Noh, Sanghoon; Kim, Ga Eon; Kang, Suk Hoon; Kim, Tae Kyu [Korea Atomic Energy Research Institute, Daejeon (Korea, Republic of)

    2015-05-15

    Austenitic stainless steel may be one of the candidates because of good strength and corrosion resistance at the high temperatures, however irradiation swelling well occurred to 120dpa at high temperatures and this leads the decrease of the mechanical properties and dimensional stability. Compared to this, ferritic/ martensitic steel is a good solution because of excellent thermal conductivity and good swelling resistance. Unfortunately, the available temperature range of ferritic/martensitic steel is limited up to 650 .deg. C. ODS steel is the most promising structural material because of excellent creep and irradiation resistance by uniformly distributed nano-oxide particles with a high density which is extremely stable at the high temperature in ferritic/martensitic matrix. In this study, powder properties and microstructures of the ODS steel with different length of mechanical alloying time was investigated. The ODS steel milled 5h showed homogeneous grain structure with the highest hardness.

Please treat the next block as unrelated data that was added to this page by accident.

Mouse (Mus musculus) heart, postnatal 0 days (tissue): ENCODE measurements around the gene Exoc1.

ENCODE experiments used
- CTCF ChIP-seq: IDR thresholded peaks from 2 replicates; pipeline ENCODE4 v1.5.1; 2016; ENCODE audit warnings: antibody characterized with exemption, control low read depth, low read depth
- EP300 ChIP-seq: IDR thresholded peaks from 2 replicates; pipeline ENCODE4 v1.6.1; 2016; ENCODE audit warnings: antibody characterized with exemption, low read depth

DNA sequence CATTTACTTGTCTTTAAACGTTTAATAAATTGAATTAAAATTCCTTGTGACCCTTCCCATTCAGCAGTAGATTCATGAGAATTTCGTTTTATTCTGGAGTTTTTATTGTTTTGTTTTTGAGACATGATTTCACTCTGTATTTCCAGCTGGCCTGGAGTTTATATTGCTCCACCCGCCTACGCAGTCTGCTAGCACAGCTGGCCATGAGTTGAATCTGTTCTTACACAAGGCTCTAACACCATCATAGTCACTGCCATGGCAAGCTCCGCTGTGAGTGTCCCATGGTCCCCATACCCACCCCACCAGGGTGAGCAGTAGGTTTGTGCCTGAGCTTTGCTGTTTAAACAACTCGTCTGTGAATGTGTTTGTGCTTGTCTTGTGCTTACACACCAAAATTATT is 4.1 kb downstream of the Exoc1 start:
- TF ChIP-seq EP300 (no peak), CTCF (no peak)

10. Microstructural Evolution of Advanced Radiation-Resistant ODS Steel with Different Lengths of Mechanical Alloying Time

    International Nuclear Information System (INIS)

    Noh, Sanghoon; Kim, Ga Eon; Kang, Suk Hoon; Kim, Tae Kyu

    2015-01-01

    Austenitic stainless steel may be one of the candidates because of good strength and corrosion resistance at the high temperatures, however irradiation swelling well occurred to 120dpa at high temperatures and this leads the decrease of the mechanical properties and dimensional stability. Compared to this, ferritic/ martensitic steel is a good solution because of excellent thermal conductivity and good swelling resistance. Unfortunately, the available temperature range of ferritic/martensitic steel is limited up to 650 .deg. C. ODS steel is the most promising structural material because of excellent creep and irradiation resistance by uniformly distributed nano-oxide particles with a high density which is extremely stable at the high temperature in ferritic/martensitic matrix. In this study, powder properties and microstructures of the ODS steel with different length of mechanical alloying time was investigated. The ODS steel milled 5h showed homogeneous grain structure with the highest hardness